President Barack Obama’s budget proposal to limit future benefit hikes for Social Security recipients is drawing a barrage of criticism from his liberal allies.
Vermont Sen. Bernie Sanders, an independent who caucuses with Democrats and normally one of the president's strongest supporters, is vowing to do everything he can to block Obama's proposed change in how cost of living adjustments tied to the Consumer Price Index (CPI) are calculated.
Sanders said Tuesday Obama now “owns” the so-called "chained CPI" approach to reducing Social Security payments, the Huffington Post reported.
“From a political point of view it is to my mind just a really dumb tactic. I don’t understand it,” Sanders reportedly said as he left a rally outside the White House where protesters raised objections to cuts in Social Security benefits.
“Paul Ryan, in the worst budget ever presented in the history of the United States, did not mention Social Security, so of course [Obama] owns it,” Sanders added, referring to the Republican House Budget Committee chairman's own deficit reduction plan.
Under the president's plan the Consumer Price Index formula for calculating inflation would be altered, resulting in a slower measure of inflation than the standard used now. As a result, annual Social Security cost of living adjustments would likely be lower, making benefit payments smaller. The change would save an estimated $100 billion in Social Security payments over 10 years.
The plan is a key part of Obama’s fiscal 2014 budget request, which was finally delivered to Congress on Wednesday. The request contains $3.77 trillion in spending and calls for hundreds of billions in new taxes. It also commits the president to entitlement reform for the first time.
By including the inflation adjustment for Social Security in his budget request, the president was clearly trying to coax Republicans back to the negotiating table, where he hopes to force an agreement to raise additional taxes on the wealthy and close corporate loopholes.
But Republican House leaders rejected a link between the two at a news conference Wednesday, noting that further tax hikes are still off the table.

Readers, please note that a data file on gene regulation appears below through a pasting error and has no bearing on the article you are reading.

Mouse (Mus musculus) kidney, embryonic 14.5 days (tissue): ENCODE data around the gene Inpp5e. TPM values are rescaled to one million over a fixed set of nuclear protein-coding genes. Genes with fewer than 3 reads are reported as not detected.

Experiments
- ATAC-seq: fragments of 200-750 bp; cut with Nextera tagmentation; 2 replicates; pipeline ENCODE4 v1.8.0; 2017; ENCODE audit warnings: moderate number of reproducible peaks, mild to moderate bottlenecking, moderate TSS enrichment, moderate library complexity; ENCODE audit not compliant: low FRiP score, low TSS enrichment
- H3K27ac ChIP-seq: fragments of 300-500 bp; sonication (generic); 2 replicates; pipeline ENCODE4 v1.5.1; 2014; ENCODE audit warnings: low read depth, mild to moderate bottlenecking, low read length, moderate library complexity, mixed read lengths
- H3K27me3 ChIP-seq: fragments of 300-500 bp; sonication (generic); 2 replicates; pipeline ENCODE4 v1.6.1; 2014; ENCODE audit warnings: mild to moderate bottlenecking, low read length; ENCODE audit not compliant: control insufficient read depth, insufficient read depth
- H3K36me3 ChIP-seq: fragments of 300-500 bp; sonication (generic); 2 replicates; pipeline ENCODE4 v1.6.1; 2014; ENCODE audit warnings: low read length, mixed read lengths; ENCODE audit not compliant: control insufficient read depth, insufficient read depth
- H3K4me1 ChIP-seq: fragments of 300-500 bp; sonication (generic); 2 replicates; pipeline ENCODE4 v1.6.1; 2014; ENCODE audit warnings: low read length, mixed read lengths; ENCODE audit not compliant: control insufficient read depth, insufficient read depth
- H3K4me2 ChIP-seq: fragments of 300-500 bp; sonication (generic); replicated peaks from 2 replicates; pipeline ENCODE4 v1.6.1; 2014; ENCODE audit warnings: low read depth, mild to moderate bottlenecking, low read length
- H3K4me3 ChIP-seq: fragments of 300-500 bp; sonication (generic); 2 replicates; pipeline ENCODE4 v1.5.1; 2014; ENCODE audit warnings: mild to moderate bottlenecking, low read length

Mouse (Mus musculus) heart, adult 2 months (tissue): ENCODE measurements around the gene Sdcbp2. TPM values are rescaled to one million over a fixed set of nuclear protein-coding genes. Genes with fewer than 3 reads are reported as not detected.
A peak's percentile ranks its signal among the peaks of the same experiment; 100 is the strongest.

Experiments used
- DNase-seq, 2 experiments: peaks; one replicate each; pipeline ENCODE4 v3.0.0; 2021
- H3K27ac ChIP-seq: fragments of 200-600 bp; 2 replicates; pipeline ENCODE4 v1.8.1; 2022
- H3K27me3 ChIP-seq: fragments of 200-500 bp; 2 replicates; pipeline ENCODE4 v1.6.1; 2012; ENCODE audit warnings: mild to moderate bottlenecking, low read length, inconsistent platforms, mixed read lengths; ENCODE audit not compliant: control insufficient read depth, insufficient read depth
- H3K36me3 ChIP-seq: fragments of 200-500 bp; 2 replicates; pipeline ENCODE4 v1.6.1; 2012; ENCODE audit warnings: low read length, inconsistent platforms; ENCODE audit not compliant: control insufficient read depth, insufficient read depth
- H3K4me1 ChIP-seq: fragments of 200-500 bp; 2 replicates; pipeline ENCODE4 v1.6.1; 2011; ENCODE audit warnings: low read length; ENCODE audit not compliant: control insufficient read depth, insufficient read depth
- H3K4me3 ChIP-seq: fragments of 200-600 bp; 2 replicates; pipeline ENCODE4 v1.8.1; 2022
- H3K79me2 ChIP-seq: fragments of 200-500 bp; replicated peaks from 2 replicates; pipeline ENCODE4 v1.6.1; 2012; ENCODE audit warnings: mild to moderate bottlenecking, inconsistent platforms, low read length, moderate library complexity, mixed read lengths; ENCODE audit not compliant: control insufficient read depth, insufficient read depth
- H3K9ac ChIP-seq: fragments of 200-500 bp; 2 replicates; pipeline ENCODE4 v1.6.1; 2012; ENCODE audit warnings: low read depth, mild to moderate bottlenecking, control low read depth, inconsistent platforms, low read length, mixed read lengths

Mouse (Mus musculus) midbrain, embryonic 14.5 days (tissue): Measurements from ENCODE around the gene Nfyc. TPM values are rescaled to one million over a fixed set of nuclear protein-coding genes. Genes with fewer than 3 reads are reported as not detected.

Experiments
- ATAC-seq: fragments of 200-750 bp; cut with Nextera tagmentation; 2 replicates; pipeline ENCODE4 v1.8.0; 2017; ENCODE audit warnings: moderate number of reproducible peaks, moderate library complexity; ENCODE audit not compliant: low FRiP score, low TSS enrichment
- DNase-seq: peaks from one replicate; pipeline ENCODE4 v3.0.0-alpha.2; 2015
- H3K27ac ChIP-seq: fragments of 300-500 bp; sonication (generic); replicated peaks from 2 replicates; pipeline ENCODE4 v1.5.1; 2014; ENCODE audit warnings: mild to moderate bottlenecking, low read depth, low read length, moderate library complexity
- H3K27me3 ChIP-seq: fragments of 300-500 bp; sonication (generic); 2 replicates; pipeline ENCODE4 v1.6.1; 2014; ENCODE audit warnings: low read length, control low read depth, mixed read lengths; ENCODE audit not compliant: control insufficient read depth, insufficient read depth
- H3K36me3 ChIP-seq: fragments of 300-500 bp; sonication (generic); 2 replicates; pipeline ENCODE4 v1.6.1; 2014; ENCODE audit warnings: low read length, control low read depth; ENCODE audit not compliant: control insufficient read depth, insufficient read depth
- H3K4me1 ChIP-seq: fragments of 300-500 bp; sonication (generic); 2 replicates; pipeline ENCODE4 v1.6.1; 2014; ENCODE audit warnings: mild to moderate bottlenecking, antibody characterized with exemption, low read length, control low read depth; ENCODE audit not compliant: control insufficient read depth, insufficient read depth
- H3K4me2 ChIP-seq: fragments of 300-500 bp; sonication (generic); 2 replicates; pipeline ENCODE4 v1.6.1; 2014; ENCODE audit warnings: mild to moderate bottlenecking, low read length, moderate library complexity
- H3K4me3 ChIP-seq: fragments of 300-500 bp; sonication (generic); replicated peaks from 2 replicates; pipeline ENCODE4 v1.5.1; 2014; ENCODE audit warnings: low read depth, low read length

“He does deserve some credit for incremental entitlement reforms that he has outlined in his budget,” House Speaker John Boehner told reporters. “I hope he doesn’t hold them hostage to tax hikes. Why don’t we find the common ground that we do have, and move on from there?”
In addition to Sanders and other Democratic lawmakers who complained, liberal groups who worked hard to re-elect Obama last year expressed a sense of betrayal over the president’s Social Security proposal and vowed to fight it.
MoveOn.org lashed out at Obama in a statement from executive director Anna Galland, which noted that “Republicans in Congress aren’t even asking for this Social Security cut.”
“Millions of MoveOn members did not work night and day to put President Obama into office so that he could propose policies that would hurt some of our most vulnerable people,” she said. “Just as we fought and defeated President Bush’s plan to privatize Social Security, we will mobilize and stop this attempt to diminish the vital guarantee of Social Security."
Along with Sanders, other Democratic lawmakers complained about Obama using Social Security as a bargaining chip with Republicans.
“Republicans have been trying to dismantle Social Security ever since President Roosevelt proposed it during the Great Depression,” Democratic Reps. Raúl M. Grijalva of Arizona and Keith Ellison of Minnesota wrote in a joint statement. The two co-chair the Congressional Progressive Caucus.
“We should not try to bargain for their good will with policies that hurt our seniors, especially since they’ve been unwilling to reduce tax loopholes for millionaires and wealthy corporations by so much as a dime,” they said as reported by the Business Insider.
Supporters of an inflation adjustment change, however, said the chained CPI approach would be a better way to measure inflation because it's tied to how people actually spend money on goods and services and not just on aggregated price increases. They point out that it would also be beneficial government-wide because it would affect other programs as well, not just Social Security. Overall, the Congressional Budget Office estimates that it would lower the deficit by $339 billion over 10 years by reducing the size of inflation adjustments.
Federal pensions and tax brackets would also be affected, according to former CBO Director Douglas Holtz-Eakin, who noted that the chained CPI plan would actually push people into higher tax brackets sooner than the current measure of inflation would.
“This is a government-wide chain CPI. As a result, that is how you get the tax increases. That’s how you get the Social Security impacts, but you also get the other pension impacts,” he told Fox News.
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